Claiming of King IslandPrint Page
An obelisk commemorates the claiming of "King`s Island" as a British possesion by Lieutenant Robbins in December 1802.
Acting under private instructions from Governor Philip King of the British colony of New South Wales, acting Lieutenant Robbins was hastily sent south from the Colony of Port Jackson (Sydney) to locate the French Admiral Baudin in late November 1802.
Baudin was conducting scientific expeditions in the region with two ships, and although on good terms with Governor King, the Governor had heard of comment from Baudin`s men that they planned to establish a settlement in the D`Entrecasteaux Channel.
Lieutenant Robbins caught up with the two French boats, the Naturaliste and Le Geographe, at King Island, where he ceremoniously claimed the Island, the Strait and Van Diemen`s Land for the Crown - hoisting the British Flag in a large gum tree and firing three volleys in salute low over the nearby French tents. Luckily the French, who numbered nearly one hundred, treated the incident with ridicule and not with force, as Lieutenant Robbins and crew from the schooner Cumberland numbered only 17 and also needed to borrow from the French the gunpowder for the salute.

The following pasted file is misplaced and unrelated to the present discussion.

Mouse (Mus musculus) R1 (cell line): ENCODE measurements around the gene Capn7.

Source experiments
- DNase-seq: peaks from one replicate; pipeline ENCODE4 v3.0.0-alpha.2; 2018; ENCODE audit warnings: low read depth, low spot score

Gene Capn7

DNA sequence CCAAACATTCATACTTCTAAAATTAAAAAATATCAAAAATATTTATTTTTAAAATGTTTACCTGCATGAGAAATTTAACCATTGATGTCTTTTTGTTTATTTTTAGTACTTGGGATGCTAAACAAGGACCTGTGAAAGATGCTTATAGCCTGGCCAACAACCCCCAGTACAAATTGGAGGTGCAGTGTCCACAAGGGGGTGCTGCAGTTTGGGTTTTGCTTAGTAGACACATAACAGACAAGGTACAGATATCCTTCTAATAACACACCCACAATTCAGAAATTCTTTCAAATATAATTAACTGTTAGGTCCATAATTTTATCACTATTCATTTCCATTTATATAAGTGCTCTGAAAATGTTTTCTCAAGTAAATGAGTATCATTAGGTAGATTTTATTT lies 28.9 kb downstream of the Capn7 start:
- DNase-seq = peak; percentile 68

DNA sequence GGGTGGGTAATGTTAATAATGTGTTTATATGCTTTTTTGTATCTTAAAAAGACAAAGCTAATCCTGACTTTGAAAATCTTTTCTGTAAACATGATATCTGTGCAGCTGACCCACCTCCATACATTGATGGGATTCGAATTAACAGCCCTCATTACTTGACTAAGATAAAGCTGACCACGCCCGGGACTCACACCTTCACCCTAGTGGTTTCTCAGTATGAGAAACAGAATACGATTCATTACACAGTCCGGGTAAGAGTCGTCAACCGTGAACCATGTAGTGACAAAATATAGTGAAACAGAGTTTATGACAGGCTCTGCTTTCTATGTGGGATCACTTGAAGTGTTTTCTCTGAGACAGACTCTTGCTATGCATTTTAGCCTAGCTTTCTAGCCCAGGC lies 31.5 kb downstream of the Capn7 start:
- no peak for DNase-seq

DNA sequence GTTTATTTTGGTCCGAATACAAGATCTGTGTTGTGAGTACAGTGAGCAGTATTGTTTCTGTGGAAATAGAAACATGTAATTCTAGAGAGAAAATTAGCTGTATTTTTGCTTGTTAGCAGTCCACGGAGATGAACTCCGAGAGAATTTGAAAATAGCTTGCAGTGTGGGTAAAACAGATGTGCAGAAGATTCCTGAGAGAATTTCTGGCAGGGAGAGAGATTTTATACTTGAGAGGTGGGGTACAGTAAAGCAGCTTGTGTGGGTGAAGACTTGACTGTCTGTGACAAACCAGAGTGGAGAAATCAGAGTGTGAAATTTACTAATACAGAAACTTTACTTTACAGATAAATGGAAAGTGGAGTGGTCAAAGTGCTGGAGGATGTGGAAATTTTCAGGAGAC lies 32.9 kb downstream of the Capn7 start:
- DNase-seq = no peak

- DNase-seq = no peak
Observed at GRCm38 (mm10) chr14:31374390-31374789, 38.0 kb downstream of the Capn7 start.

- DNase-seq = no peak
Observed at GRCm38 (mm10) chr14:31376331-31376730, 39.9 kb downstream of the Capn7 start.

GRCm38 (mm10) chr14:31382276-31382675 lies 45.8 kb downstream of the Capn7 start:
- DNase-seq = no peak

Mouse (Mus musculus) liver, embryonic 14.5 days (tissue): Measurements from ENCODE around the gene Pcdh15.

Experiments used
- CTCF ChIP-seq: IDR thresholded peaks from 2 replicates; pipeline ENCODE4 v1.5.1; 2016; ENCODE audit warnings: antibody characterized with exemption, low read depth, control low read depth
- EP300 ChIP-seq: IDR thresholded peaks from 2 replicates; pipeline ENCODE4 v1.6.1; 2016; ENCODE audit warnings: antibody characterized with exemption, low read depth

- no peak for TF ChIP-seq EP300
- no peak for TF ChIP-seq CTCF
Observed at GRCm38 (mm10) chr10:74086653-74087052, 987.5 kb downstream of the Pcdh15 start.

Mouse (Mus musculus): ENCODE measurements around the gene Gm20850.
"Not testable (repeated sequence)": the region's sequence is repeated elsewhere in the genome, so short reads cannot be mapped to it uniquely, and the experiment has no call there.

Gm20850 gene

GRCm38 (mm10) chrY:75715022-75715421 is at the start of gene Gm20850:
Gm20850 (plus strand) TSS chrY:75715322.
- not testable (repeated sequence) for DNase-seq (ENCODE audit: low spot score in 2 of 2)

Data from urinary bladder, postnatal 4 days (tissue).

Baudin latter commented in a private letter to Governor King about "That childish ceremony was ridiculous, and has become more so from the manner in which the flag was placed, the head being downwards and the attitude not very majestic. I thought at first it might have been a flag which had served to strain water and then hung out to dry".
|Address:||Esplanade, King Island, Naracoopa, 7256|
|GPS Coordinates:||Lat: -39.921018|
Note: GPS Coordinates are approximate.
|Actual Event STart Date:||14-December-1802|
|Actual Event End Date:||14-December-1802|
|Approx. Monument Dedication Date:||1954|
Erected in 1954 to commemorate the claiming of King Island as a British possesion on the 14th. December 1802 by Lieutenant Robbins who landed in Sea Elephant Bay from H.M.S. Cumberland.